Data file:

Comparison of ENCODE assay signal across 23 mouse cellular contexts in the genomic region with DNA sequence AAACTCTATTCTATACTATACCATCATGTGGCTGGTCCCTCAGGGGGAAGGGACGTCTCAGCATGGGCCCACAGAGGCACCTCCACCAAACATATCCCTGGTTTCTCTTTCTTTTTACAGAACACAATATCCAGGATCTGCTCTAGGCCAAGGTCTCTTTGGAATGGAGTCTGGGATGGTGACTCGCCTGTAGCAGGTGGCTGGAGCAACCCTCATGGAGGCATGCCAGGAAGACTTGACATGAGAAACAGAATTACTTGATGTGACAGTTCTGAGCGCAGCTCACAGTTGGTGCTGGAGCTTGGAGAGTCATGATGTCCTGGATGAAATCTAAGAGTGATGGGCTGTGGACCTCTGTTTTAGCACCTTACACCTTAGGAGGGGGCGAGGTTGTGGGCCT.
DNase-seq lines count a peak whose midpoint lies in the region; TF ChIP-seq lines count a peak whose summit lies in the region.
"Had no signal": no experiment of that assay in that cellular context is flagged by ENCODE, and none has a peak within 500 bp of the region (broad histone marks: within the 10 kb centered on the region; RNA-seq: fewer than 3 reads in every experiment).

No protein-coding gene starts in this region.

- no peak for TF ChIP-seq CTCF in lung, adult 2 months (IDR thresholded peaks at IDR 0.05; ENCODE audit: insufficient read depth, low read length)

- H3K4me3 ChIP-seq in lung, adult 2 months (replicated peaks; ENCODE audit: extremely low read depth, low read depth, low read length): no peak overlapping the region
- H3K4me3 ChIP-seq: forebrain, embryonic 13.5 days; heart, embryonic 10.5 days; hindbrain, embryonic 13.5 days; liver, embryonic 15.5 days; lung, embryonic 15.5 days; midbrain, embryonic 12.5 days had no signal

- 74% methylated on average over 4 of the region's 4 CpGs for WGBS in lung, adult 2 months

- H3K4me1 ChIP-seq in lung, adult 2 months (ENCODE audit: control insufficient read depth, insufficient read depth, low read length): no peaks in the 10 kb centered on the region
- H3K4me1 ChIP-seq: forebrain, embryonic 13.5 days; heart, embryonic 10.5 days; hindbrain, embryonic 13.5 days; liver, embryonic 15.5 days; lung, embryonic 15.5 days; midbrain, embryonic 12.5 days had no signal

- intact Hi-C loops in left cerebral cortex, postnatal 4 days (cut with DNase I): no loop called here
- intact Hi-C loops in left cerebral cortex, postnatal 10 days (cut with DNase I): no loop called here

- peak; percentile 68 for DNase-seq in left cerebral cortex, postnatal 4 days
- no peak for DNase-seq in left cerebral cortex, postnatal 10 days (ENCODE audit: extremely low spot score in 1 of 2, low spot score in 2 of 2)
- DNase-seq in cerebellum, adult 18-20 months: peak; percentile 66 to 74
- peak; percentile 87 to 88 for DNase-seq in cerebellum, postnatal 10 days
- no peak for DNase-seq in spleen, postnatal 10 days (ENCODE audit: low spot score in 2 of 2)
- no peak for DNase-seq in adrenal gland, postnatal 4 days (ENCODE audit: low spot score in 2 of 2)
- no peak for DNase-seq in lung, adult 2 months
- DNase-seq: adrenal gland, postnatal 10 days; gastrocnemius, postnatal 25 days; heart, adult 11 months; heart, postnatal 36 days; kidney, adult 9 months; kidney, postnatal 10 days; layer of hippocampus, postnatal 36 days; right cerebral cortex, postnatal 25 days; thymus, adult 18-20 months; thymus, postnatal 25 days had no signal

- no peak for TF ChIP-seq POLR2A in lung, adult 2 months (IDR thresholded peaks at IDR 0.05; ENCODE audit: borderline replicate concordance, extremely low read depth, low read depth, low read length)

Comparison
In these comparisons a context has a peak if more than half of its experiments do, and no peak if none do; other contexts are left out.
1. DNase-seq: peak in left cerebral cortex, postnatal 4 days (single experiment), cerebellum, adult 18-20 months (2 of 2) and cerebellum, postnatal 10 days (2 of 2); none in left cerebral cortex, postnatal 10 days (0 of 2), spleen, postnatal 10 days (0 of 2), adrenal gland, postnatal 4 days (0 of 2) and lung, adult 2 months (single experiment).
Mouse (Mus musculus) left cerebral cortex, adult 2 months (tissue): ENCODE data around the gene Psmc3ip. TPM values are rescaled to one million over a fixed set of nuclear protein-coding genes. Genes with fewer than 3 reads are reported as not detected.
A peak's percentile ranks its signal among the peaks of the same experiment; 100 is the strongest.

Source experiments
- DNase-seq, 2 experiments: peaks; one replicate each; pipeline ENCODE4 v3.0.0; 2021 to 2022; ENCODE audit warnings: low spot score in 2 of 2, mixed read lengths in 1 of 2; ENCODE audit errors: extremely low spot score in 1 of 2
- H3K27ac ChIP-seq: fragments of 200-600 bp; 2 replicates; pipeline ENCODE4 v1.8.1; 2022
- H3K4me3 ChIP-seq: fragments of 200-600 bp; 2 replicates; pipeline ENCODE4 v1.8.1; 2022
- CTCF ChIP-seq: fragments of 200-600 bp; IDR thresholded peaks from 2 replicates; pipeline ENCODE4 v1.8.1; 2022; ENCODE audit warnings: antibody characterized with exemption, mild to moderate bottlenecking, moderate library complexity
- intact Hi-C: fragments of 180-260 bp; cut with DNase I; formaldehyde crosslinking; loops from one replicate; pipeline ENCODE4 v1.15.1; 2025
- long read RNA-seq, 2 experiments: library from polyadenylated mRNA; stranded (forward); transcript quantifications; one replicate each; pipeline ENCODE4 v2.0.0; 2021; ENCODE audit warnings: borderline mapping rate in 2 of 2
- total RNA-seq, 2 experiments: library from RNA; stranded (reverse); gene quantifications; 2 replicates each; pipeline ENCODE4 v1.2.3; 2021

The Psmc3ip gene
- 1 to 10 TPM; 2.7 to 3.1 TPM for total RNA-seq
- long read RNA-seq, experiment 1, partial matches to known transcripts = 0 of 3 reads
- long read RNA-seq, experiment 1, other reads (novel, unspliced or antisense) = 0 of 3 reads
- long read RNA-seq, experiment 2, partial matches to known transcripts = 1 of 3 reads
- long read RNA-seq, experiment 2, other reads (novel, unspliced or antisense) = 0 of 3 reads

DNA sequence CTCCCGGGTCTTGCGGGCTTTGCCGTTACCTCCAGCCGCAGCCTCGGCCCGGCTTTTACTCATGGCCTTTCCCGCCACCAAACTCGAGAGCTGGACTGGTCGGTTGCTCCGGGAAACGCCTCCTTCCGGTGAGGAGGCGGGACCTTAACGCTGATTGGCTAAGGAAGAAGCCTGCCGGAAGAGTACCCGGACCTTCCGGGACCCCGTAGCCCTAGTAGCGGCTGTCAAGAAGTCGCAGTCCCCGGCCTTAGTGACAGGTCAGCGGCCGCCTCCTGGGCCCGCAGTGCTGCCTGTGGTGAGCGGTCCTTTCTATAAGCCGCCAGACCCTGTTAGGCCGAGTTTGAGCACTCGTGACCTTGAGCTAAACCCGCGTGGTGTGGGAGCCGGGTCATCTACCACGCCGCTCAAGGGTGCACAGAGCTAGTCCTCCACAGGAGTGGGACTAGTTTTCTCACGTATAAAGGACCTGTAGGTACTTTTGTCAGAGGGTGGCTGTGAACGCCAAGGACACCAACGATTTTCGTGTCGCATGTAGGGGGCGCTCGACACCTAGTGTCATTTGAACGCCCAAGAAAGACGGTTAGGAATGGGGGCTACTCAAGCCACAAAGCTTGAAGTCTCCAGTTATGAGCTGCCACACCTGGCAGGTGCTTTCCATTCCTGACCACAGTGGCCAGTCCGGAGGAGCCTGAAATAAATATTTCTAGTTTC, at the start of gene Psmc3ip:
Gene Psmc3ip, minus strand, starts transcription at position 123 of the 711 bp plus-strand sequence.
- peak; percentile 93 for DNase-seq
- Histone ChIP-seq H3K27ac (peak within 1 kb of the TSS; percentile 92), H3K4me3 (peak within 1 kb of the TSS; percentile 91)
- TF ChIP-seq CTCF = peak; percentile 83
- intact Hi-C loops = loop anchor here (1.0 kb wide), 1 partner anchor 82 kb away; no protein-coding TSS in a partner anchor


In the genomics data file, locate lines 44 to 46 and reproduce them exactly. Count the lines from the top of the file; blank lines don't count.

- Histone ChIP-seq H3K27ac (peak within 1 kb of the TSS; percentile 92), H3K4me3 (peak within 1 kb of the TSS; percentile 91)
- TF ChIP-seq CTCF = peak; percentile 83
- intact Hi-C loops = loop anchor here (1.0 kb wide), 1 partner anchor 82 kb away; no protein-coding TSS in a partner anchor